“A lot of organizations or security companies right now are saying this probably is going to be a breach like no other, just the amount of impact that it’s going to have and the amount of organizations that it’s going to touch,” she said.
Engbers (pictured) said the effects are likely to be long-term because cyber criminals could access organizations’ systems now while they’re vulnerable and “stay dormant until the opportune time comes.”
“[Apache] keeps adding new patches, so every time they add a new one, that means that they didn’t quite get it the first time,” he said. “As this keeps going, how much more [disruption] is going to be discovered over time? We wholeheartedly believe that this is a really big deal for organizations, and we will see the impact of it for months or years to come.”
Vulnerabilities like Log4j’s are often not known about before they start causing problems, which Engbers said is why organizations need to be both proactive and reactive to security threats.
“What we try to help businesses understand is that they need to prepare to defend against cyberthreats, but they also need to prepare to be ready to react, because you can’t always defend against what you don’t know is out there,” he said.
Below, Soat shares some guidance on how organizations can identify whether they are vulnerable and how to respond in case of a breach.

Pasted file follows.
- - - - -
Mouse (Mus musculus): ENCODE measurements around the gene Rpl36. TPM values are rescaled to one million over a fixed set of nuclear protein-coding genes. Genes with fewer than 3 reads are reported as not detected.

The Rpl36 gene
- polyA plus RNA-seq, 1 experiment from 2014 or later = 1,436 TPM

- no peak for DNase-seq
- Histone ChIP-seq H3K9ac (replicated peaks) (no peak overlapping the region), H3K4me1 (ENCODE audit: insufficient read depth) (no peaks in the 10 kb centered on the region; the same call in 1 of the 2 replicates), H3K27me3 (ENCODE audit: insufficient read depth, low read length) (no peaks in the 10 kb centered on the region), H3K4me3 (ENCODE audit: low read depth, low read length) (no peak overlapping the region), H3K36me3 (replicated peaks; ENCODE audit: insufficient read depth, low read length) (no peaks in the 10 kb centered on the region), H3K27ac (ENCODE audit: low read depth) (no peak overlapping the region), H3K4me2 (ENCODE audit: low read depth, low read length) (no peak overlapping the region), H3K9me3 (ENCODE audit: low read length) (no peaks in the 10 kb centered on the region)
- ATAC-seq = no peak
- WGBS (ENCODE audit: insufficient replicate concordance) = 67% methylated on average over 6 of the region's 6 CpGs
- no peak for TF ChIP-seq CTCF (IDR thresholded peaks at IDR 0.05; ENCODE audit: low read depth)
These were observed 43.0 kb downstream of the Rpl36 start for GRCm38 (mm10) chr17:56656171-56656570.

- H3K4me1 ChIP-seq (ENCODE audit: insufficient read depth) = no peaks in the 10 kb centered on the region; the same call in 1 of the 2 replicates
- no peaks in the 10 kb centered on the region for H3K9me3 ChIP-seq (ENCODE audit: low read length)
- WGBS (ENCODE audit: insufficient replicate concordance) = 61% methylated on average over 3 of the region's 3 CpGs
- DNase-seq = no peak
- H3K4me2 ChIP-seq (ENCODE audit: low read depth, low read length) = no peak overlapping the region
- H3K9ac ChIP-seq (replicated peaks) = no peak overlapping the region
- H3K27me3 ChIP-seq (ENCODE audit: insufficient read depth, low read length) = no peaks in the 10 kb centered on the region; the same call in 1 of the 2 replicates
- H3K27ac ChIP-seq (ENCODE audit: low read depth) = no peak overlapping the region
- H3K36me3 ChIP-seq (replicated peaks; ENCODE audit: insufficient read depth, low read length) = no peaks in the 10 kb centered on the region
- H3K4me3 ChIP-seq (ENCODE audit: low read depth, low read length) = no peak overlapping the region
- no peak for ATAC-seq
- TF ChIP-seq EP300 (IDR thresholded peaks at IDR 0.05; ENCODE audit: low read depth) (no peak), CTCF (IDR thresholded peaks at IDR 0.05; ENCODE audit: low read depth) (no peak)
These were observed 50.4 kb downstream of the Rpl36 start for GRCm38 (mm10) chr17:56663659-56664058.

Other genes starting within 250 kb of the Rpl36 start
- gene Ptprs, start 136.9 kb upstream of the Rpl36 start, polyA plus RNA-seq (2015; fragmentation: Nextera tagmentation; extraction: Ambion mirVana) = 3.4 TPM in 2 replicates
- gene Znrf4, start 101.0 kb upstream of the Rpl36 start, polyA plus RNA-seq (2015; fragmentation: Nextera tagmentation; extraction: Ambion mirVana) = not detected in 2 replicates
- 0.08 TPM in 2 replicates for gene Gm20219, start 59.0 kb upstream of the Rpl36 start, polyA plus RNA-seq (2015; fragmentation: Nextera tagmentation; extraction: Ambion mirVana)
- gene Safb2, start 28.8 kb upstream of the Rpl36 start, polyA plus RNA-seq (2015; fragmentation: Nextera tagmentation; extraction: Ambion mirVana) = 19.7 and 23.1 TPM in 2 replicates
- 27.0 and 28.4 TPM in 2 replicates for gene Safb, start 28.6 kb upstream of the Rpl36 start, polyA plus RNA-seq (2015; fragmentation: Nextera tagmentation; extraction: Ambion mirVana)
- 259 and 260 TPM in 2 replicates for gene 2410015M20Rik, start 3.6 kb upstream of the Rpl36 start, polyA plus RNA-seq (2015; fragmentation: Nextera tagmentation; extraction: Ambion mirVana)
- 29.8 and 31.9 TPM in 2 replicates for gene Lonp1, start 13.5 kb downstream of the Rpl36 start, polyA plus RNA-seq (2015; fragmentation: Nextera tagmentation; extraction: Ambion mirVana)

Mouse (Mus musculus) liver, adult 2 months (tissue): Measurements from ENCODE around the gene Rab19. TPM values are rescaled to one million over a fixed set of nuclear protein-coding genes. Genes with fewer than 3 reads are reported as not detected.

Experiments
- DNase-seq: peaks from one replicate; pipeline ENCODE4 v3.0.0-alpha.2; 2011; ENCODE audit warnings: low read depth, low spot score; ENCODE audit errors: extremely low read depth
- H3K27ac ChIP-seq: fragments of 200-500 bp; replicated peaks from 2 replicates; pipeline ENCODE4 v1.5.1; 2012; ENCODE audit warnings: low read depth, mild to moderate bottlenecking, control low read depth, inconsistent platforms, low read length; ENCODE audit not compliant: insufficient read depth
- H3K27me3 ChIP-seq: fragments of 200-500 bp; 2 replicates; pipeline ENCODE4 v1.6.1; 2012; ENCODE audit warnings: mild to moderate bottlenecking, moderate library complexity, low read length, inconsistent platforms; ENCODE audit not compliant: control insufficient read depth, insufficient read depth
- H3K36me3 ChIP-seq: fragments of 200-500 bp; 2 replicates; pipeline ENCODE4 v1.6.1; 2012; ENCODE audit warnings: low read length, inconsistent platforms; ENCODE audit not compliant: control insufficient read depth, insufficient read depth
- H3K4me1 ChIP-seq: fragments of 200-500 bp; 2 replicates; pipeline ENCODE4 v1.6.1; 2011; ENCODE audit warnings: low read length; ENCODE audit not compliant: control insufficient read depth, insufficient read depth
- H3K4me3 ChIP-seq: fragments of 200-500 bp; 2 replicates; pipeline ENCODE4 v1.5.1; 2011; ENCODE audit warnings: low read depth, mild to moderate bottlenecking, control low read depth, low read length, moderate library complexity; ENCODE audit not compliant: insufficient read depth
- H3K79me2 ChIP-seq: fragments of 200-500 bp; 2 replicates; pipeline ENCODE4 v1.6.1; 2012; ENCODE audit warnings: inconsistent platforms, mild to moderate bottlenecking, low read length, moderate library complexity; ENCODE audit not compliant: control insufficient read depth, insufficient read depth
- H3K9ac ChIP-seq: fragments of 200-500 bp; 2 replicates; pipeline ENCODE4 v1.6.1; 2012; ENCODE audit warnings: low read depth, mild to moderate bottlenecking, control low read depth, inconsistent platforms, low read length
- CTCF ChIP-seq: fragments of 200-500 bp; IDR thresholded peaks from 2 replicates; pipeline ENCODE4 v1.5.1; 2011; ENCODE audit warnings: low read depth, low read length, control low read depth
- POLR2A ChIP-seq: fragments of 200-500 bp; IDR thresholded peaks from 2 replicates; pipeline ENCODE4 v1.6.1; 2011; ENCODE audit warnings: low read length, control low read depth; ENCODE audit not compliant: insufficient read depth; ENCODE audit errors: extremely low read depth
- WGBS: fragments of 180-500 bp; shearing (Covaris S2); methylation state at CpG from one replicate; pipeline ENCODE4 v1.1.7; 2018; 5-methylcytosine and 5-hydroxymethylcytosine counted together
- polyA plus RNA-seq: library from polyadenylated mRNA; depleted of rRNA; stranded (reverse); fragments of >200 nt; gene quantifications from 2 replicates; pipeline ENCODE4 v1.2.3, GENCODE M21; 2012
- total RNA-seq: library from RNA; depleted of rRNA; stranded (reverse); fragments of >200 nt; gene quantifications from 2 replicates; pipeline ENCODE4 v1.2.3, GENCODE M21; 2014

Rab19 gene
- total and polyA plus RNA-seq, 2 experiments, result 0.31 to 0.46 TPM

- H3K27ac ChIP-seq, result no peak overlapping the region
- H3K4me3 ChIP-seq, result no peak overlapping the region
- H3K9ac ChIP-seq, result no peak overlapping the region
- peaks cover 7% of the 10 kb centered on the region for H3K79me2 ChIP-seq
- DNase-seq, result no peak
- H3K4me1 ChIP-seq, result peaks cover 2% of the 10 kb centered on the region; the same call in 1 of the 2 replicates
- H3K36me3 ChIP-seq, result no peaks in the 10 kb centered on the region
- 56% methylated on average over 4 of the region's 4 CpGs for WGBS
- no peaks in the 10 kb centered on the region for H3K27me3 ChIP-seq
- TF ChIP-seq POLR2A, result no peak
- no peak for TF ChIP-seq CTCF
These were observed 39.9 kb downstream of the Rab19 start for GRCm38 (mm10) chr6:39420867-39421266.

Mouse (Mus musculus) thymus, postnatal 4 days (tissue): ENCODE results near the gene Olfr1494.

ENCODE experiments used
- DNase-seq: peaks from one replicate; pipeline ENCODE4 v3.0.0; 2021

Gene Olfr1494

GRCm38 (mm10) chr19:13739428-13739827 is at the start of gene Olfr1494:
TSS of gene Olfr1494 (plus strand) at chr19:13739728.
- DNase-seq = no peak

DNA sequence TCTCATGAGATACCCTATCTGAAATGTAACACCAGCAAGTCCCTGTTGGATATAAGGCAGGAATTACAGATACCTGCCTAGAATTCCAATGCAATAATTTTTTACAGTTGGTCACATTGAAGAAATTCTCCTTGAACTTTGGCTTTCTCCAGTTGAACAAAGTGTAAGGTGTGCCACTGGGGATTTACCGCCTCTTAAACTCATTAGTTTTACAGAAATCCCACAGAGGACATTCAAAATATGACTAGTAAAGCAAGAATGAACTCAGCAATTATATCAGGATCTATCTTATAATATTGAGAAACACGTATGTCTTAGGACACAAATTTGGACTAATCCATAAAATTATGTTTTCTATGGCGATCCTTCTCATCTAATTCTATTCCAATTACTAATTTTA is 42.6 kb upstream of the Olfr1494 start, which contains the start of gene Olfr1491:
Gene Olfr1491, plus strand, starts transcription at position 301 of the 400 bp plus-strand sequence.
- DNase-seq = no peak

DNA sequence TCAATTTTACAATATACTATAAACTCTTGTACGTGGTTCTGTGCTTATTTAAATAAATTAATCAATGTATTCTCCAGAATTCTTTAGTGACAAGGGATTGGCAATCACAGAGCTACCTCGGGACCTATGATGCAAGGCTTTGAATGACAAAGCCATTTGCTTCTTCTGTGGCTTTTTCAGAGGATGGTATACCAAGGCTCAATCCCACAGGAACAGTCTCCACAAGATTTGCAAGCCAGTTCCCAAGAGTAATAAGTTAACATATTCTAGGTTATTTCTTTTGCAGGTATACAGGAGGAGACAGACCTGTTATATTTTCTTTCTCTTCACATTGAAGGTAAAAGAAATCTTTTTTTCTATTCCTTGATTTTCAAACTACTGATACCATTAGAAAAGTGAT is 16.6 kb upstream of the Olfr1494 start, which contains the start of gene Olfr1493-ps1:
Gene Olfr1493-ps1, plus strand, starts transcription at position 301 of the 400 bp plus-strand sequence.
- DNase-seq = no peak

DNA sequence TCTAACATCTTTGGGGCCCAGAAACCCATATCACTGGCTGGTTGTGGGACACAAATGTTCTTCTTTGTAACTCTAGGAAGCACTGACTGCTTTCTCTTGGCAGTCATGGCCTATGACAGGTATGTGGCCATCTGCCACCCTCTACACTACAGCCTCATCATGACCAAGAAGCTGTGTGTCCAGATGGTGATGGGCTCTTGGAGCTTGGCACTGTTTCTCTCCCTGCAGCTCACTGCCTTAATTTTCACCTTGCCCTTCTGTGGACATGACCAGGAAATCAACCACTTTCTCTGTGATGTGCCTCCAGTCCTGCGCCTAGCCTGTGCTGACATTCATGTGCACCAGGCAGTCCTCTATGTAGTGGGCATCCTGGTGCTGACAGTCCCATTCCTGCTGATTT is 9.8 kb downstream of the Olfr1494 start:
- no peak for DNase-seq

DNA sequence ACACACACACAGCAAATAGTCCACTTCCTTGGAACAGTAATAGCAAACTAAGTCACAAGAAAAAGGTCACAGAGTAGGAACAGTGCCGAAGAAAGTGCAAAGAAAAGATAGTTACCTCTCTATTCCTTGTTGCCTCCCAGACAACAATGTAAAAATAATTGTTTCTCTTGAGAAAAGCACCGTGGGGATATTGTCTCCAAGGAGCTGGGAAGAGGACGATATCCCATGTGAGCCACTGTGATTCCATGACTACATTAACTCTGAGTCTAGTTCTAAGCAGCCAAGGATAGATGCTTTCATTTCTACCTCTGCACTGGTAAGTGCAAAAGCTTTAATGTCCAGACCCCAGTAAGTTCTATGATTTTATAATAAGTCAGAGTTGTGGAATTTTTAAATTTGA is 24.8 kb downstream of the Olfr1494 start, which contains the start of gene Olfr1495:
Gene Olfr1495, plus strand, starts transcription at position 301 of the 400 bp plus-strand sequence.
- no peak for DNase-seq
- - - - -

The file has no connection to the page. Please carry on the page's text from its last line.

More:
What can my organization do to protect itself right now?
- Create or check your company’s asset inventory
“First and foremost is understanding what you have, your asset inventory, device inventory, understanding that first and then determining what, if anything, is vulnerable.
“There are some different scanning tools available out there. CISA (Cybersecurity and Infrastructure Security Agency) has a lot of good resources out there, some free scanning tools that you can use to identify it. First, look at all your external-facing assets, determine what you have, run those scans, determine if they’re vulnerable. If they have the Log4j, then begin remediation actions, such as patching, if you can.”
- Seek guidance from CISA:
“The CISA website has up-to-date information too. There have been several patches out there to get deployed, and I can only imagine there’s going to be more. So staying up to date, checking on that to see what the latest news is, the latest patches out there, will be extremely important for organizations as well.”
What if my organization has the Log4j software and thinks our systems have been breached?
“Talk to the IT team and see if they’ve taken any actions. If they haven’t gotten to this point, it’s been 12 days, and at this point, we’re going to move forward with the assumption that a compromise has probably happened if you are still vulnerable and you haven’t patched. [The next step] would be reaching out to a security forensics company to start looking at your systems to see if any compromises did happen [or] if anyone was able to exploit that vulnerability.
“If they haven’t patched at this point, it’s good to move forward with the patching. Of course, it’s never too late to patch, but knowing that there’s been at least probably two weeks of time that your systems were vulnerable and to kind of assume that a compromise may have taken place.”
What if my organization patched but didn’t act immediately?
“Even if they have patched, it’s still good to have a security company come in and do some investigation and analysis on their systems to make sure that there wasn’t a compromise that happened before the patch.”